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Moseyin’ Along

Remember This Childhood Trick?

May 1, 2015
Westfield Republican

Take a trip with me back to those long-ago days when we were kids. Remember how we thought we could make any claim we wanted, so long as we kept our fingers crossed behind our backs. It was the universal dodge, accepted in the world of kids, that seemed to allow us to lie with impunity.

I did some research into this "fingers crossed" practice and learned the action dates back to the early Christians. Since their church was outlawed, these believers had to be careful not to reveal themselves in public. Thus, the sign was used among them to identify those who followed the teachings of Christ.

Over time, the crossed fingers sign became a form of protection against reprisals for "little white lies." It was thought that God would forgive such slips if one made the sign of the cross. In order to hide the sign from others, the hand with the crossed fingers was held behind the back.

I recall us kids used the protection routinely, thinking it would help us to avoid detection.

In recent years, I've noticed many of the folks we consider "grown-ups" have continued to use the technique in adulthood to cover a lie. For politicians, entertainers, car salesmen, lawyers, even couples at the altar, it's become a fingers-crossed world.

Remember Lance Armstrong, the bicycling hero? He won the grueling Tour de France an amazing seven times. He was asked repeatedly if he had used performance-enhancing drugs. With straight face and convincing voice, Armstrong denied the charges over and over again.

Apparently, no one noticed the hand behind his back with fingers crossed.

When he finally admitted taking the drugs, he was stripped of his awards and banned from future competition.

And the crossed finger protection was probably used by that famous homemaking guru, Martha Stewart when she told authorities she was innocent of insider trading, When the lie was discovered, she moved her homemaking activities to a prison cell.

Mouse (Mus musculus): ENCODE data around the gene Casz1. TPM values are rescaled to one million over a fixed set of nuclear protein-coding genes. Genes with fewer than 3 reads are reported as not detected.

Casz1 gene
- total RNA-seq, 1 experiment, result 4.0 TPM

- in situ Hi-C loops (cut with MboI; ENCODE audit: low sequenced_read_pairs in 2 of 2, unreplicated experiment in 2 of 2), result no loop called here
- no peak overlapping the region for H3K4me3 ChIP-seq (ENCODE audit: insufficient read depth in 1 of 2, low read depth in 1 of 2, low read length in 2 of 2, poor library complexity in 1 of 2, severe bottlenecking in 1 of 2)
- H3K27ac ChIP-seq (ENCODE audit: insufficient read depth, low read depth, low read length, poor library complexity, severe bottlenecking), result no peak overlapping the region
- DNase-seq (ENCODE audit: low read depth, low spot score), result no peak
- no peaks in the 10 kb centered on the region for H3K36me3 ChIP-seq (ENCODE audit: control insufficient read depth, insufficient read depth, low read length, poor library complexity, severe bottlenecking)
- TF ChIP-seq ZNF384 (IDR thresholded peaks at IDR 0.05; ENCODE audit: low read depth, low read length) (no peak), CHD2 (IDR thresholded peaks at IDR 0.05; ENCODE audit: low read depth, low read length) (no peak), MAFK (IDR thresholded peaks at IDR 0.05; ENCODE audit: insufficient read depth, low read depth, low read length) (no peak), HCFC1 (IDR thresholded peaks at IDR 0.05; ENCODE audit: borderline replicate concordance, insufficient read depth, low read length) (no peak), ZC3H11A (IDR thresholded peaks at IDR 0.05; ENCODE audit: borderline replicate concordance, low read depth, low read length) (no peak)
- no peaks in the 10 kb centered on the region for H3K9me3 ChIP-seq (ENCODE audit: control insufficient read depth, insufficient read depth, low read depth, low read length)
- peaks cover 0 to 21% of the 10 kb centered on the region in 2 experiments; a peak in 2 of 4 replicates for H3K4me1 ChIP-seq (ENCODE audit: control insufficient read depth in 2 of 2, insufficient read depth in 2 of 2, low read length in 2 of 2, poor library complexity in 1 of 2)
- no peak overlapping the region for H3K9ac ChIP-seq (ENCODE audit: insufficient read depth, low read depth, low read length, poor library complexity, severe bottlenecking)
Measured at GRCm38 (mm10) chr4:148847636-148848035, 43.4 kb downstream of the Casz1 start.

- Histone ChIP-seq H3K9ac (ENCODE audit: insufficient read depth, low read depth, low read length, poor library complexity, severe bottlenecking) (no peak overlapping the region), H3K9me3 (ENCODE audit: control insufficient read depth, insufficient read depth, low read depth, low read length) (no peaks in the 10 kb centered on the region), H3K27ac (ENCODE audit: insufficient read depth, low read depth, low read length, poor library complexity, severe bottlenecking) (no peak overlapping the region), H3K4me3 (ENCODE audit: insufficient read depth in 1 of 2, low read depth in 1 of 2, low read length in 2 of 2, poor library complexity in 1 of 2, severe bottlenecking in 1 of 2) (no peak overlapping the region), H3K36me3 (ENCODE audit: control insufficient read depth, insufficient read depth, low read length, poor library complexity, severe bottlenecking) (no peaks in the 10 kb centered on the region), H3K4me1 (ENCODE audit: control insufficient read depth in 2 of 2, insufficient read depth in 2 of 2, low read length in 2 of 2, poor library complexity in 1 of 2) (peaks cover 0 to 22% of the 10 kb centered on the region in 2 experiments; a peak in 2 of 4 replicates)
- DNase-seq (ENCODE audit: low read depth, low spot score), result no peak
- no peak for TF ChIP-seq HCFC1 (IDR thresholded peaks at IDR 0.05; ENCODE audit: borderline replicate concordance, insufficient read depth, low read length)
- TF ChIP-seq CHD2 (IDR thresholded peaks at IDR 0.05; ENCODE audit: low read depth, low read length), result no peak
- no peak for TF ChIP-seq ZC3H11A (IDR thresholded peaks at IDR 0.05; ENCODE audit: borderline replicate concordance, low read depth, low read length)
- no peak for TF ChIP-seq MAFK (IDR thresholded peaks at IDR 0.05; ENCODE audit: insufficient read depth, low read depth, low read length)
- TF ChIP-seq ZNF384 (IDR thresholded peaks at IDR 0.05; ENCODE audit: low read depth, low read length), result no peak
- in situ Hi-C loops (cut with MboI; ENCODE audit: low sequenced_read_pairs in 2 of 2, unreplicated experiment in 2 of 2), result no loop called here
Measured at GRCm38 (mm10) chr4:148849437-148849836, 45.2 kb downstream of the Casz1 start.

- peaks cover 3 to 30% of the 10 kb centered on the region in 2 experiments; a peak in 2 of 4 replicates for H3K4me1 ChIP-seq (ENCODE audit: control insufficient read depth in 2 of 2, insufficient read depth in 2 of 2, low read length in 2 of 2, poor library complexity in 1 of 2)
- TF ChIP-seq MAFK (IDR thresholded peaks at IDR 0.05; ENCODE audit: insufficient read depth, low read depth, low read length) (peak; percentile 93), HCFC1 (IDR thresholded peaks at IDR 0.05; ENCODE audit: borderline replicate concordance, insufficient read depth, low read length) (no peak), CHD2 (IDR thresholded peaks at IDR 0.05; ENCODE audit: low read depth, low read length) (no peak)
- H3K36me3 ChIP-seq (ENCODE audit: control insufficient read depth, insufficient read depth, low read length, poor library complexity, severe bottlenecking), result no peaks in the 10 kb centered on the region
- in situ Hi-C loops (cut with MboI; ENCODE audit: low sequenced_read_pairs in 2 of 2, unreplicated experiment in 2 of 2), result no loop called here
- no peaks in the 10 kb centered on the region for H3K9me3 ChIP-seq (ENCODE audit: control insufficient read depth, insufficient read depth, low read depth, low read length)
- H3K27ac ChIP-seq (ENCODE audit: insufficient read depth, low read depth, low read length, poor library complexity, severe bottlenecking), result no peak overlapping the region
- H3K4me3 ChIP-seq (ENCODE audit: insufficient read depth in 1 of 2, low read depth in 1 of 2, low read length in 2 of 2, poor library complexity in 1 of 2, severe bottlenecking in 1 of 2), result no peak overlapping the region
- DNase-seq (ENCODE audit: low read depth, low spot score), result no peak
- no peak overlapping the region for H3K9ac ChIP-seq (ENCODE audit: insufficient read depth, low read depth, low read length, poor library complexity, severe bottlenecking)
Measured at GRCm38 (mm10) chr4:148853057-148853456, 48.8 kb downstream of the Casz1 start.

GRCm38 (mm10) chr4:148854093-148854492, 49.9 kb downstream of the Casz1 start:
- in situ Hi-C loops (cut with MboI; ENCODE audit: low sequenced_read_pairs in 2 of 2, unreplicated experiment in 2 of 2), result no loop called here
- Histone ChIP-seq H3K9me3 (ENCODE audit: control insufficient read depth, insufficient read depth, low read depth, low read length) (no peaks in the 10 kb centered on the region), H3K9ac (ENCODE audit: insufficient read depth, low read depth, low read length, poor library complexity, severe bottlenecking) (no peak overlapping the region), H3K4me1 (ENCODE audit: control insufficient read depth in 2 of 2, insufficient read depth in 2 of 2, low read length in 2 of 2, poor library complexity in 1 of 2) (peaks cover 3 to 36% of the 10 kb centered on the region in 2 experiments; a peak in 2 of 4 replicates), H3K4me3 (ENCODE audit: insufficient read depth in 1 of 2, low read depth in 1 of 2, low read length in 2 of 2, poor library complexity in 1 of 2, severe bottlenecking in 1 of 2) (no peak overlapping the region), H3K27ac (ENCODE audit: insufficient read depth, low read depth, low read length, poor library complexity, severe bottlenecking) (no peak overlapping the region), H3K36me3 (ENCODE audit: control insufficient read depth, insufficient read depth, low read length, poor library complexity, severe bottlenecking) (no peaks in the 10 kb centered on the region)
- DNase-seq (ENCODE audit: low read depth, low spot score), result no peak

But, since returning to society, she has reinvented herself and her reputation has survived unscathed. Apparently, as long as those fingers are crossed, it's possible to make a full recovery.

Just ask former President Bill Clinton. His fingers were obviously crossed when he uttered those immortal words denying his extra curricular activities with a staff member.

Although the lie was uncovered, Bill, Hillary and the country have put all that nasty business behind them. These days, Bill's been elevated to honored elder statesman.

Another backfire of the crossed fingers caught that sweet young thing, Lindsay Lohan. She continues to feel lying is fine, as long as those pretty little fingers are crossed.

She used the technique a few years back when she had an accident in her Porsche. With an innocent smile and hand behind her back, she claimed her "assistant was driving the car."

Police later proved little Lindsay had lied.

Obviously the crossed finger routine doesn't always work. Politician John Edwards and golfer Tiger Woods are among the many members of the large club of failures in the crossed fingers ploy.

So crossed fingers or not, our mothers were right when warned us, "Never tell a lie, dear. Chances are you'll be found out."

 
 
 

 

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